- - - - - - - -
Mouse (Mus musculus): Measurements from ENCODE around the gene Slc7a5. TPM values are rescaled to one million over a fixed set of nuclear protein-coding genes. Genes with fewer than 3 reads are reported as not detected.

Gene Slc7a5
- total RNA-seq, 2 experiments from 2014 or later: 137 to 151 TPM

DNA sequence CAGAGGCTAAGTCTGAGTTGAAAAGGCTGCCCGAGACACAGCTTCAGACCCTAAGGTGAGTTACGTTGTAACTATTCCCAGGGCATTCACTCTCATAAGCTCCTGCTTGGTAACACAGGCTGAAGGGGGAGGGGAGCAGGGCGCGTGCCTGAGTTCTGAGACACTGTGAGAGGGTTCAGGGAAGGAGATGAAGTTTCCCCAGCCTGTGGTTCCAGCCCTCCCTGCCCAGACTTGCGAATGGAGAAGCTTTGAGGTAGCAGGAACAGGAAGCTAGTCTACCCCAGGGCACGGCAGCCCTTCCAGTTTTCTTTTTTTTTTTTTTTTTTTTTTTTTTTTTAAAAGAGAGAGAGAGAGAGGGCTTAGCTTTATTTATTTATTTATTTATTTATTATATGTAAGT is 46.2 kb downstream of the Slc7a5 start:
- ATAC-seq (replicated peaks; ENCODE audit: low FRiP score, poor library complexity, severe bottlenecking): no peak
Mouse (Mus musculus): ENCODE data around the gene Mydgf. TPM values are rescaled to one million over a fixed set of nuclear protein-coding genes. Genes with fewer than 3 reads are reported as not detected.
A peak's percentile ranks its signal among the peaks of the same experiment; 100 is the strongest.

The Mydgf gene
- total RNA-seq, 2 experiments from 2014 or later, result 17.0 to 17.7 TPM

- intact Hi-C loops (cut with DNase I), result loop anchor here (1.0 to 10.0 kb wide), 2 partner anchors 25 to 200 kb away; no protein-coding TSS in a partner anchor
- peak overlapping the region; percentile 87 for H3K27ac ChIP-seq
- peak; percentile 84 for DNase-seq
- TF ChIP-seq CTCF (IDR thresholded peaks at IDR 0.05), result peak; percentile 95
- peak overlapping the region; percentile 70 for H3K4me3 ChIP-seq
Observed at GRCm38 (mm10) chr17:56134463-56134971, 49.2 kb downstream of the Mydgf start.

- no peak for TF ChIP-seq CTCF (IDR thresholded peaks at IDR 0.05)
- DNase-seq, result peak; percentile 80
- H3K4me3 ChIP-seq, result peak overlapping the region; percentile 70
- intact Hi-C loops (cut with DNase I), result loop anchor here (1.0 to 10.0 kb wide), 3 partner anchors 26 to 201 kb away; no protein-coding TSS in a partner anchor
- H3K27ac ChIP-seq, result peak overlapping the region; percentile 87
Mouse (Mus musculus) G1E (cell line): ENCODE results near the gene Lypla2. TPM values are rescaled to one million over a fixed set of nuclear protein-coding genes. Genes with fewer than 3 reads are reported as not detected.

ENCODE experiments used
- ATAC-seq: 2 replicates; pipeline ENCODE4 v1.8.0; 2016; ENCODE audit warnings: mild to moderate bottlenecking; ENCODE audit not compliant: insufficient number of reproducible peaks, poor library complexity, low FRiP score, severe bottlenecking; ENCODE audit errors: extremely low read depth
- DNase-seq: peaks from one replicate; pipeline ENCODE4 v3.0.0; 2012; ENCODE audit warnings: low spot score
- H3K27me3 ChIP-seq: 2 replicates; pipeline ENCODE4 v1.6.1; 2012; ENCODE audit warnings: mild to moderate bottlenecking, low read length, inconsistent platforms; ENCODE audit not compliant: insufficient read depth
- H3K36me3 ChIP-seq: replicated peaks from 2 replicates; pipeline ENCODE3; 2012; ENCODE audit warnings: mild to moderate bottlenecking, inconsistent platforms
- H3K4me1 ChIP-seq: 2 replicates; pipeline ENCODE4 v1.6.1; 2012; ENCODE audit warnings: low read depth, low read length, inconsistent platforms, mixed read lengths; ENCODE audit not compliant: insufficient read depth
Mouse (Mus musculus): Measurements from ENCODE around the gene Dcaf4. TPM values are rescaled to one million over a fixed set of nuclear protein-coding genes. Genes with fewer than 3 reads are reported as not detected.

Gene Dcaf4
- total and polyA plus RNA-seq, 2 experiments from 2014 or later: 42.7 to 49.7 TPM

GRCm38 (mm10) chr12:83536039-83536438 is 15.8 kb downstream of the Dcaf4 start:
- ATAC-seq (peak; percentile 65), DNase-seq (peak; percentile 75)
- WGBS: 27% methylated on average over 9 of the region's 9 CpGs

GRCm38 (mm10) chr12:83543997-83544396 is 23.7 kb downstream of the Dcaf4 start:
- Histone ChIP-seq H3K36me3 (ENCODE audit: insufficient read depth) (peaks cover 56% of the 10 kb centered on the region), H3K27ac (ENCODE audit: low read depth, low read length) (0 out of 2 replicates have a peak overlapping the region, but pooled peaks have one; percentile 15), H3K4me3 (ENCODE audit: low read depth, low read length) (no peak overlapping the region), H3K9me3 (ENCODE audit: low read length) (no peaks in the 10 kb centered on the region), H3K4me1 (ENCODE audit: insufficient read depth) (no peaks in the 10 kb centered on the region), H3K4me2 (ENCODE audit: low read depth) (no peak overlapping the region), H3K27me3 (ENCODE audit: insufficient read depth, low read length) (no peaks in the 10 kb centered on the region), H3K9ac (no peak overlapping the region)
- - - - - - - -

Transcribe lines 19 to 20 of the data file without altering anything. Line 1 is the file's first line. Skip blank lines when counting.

- intact Hi-C loops (cut with DNase I), result loop anchor here (1.0 to 10.0 kb wide), 3 partner anchors 26 to 201 kb away; no protein-coding TSS in a partner anchor
- H3K27ac ChIP-seq, result peak overlapping the region; percentile 87